Six Scaffolding Strategies to Use with Your Students What’s the opposite of scaffolding a lesson? Saying to students, “Read this nine-page science article, write a detailed essay on the topic it explores, and turn it in by Wednesday.” Yikes! No safety net, no parachute—they’re just left to their own devices. Let’s start by agreeing that scaffolding a lesson and differentiating instruction are two different things. Scaffolding is breaking up the learning into chunks and providing a tool, or structure, with each chunk. Simply put, scaffolding is what you do first with kids. Scaffolding and differentiation do have something in common, though. So let’s get to some scaffolding strategies you may or may not have tried yet. 1. How many of us say that we learn best by seeing something rather than hearing about it? Try a fishbowl activity, where a small group in the center is circled by the rest of the class; the group in the middle, or fishbowl, engages in an activity, modeling how it’s done for the larger group. 2. 3. 4. 5. 6.

The Ultimate Backseat Bookshelf: 100 Must-Reads For Kids 9-14 As we enter the last stretch of summer before school starts again, we present our big annual book list — and this year, we're focusing on great reads for kids. Back in June, NPR's Backseat Book Club — our book club for young readers — asked you, the NPR audience, to nominate your favorite books for kids age 9-14. More than 2,000 of you replied, giving us hundreds and hundreds of titles to consider. So we turned to our expert panel (read more about them — and their Newbery honors! — here), who combined audience favorites with their own choices to come up with a curated list of 100 must-reads. The final 100 has a little bit of everything: tales of trying to fit in, escaping to magical lands, facing prejudice, coming of age and fighting to survive. So if you're looking for a new book for the young readers in your life — or you want to relive that age yourself — please stick around and browse our bookshelf.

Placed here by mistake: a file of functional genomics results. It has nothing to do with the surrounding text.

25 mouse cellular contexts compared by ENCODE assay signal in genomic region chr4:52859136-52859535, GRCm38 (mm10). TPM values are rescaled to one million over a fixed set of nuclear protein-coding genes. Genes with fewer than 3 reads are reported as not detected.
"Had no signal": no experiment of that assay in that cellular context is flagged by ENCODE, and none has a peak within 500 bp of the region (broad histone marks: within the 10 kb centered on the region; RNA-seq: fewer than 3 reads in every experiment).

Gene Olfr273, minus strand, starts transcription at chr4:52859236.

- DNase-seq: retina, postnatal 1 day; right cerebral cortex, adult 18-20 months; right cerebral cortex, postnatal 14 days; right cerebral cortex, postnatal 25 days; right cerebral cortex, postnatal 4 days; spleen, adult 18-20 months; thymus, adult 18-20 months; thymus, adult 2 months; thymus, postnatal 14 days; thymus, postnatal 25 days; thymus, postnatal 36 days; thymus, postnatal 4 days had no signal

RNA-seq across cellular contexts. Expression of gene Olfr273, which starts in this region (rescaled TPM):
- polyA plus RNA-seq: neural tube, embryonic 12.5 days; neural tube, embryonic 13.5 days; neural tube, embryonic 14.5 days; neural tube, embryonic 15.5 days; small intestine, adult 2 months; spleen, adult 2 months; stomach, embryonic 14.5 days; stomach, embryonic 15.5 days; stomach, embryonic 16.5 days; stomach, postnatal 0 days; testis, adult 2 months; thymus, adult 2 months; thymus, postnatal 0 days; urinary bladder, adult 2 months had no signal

Home - The Reading & Writing Project Book Reports 20 Ways of Looking at the BookThese activities address multiple intelligences and a range of student ability levels. 21 Literary Temporary Tattoos Every Book Lover NeedsThese images can serve as models for student response to reading. Students could design a tattoo for a character and then write an essay explaining or justifying their choices. 91 Ways to Respond to LiteratureMultiple intelligences, varied ability levels, traditional to cutting-edge: you'll find book report ideas here! 150 Book Report AlternativesGreat ideas for audio, 3-D, artistic, and written responses to responses to reading. Baseball Book ReportsPrintable handouts with a baseball theme for young readers. Better Book Reports and Better Book Reports: 25 More Ideas! Beyond the Book ReportA list of 35 ways to respond to reading. Beyond the Book Report: Ways to Respond to Literature Using New York Times ModelsA list of 13 alternatives to traditional book analysis. Books Alive! Get Down and Book-ie!

SMART Teaching Strategies Sentences are key units for expressing ideas. Students in Stage 1 are using sentence structure in their writing to compose longer texts that achieve the intended purpose. Students at this stage need to use compound and some complex sentences for expressing connected and elaborated ideas in writing. Strategy Explicit Teaching There are different types of sentences: simple, compound and complex: Simple sentences are structured by a single main clause. Students in Stage 1 need to write accurate simple and compound sentences and learn to recognise and compose some complex sentences. Introduce students to complex sentence structure. General Strategies Engage students with frequent experiences of hearing, reading and viewing texts with a variety of sentence structures. Teach students how to join sentences using different conjunctions for different purposes (for example and, but, because). Activities to support the strategy Activity 1 Sentences can grow! Activity 2 Conjunctions Bank Online resources